Further, thanks to Ratan Tata’s interest in GreenSole – after he responded to Shriyans’ letter (2015) and email on separate occasions – in 2018, Tata Steel sponsored the facilities and machinery in their Noamundi, Jharkhand plant. Six people are employed and are upcycling about 1500 units every month and creating jobs for the tribal community. Along with that, more than 100 people are being skilled in footwear manufacturing every year, with the potential to get jobs in other footwear companies. Two more skill centres in Maharashtra near Mumbai and in Rajasthan, Eklingi and Udaipur, are doing similar work.
GreenSole’s publicity is mainly via media coverage in numerous newspapers and magazines, participation in talk shows including TEDx Youth WASO, talks at MIT, Harvard Kennedy and various environmental forums. In the pipeline are plans to get celebrities to donate their shoes, which will then be refurbished and auctioned online.
“GreenSole shoes and slippers are available to individual buyers online from our website. We were exploring export opportunities to retail our brands in the USA and Europe, as well as co-branding with established companies for our upcycled footwear range. But COVID has put a halt on this for now,” rues Shriyans.
“For donating GreenSole shoes to support those still unshod, we are updating our online channels and websites so users can buy shoes as well. GreenSole also invites established shoe brands for tie-ups in order to put to good use the 0.5% (7.5 million) shoe wastage, which is primarily due to defects,” says the CEO.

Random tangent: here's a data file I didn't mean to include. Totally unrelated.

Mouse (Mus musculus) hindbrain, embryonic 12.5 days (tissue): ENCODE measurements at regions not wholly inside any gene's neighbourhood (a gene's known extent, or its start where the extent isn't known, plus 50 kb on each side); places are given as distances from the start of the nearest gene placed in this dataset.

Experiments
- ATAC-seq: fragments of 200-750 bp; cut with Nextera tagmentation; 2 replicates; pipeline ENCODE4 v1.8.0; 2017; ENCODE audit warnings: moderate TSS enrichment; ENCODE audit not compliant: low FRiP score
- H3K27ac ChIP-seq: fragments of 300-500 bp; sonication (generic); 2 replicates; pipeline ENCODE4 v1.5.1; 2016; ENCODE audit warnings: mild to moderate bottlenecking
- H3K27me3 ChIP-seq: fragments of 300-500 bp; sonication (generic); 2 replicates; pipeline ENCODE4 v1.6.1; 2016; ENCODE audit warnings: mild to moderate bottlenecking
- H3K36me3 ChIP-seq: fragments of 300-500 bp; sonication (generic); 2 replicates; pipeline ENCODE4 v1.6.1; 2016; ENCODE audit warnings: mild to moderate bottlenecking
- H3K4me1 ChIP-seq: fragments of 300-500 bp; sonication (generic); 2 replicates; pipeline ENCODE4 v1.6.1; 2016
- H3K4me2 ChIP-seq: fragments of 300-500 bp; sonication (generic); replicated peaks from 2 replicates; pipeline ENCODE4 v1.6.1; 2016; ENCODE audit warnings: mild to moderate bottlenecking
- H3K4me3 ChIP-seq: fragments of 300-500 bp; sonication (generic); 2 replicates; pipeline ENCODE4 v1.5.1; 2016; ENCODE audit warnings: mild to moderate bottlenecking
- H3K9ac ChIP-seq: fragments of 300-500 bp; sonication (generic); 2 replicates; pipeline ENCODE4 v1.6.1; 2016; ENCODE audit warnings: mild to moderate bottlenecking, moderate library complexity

Looking back, he admits, “Life hasn’t been all smooth. We have overcome hurdles – including convincing family, friends, college authorities and other backers of our serious intent!”
A novel platform which garnered media attention was GreenSole’s participation in both Lakme Fashion Week Summer and Winter 2019, in partnership with Tilla and A&T, respectively.
In 2023 GreenSole won the Dun & Bradstreet Top 50 Trailblazing Startups of India Award – adding another feather to their cap.
When asked about the complexities and big challenges that they face, Shriyans answered, “There are a lot of established footwear brands in the market. Thus, we need to take small, careful steps to become mainstream with lesser resources – but critically, in lesser time. We are using these brands as platforms by co-branding and entering multiple stores. Looking at multi-retail outlets instead of our own stores, which is presently not feasible. We also have to work towards creating something unique constantly and educating the customer to prefer our footwear to a brand not supporting social or environmental good. Currently, all brands have started moving towards sustainability, and thus the availability of sustainable materials is also increasing. We are working on new technology which would make use of 15 per cent waste leftover after upcycling. This will be reused as footwear soles, floor mats and other varied products.”
“GreenSole has evolved and bounced back stronger post-Covid. We are now into sustainable materials and solutions for footwear and apparel. We are into vegan fashion retail, which means mainly choosing alternatives which are good for the environment, such as PET bottle mesh, wood cork, and plant-based materials in lieu of leather and synthetic. We are noticing more people shifting to vegan products and lifestyle not only in Western countries but in India as well,” he says.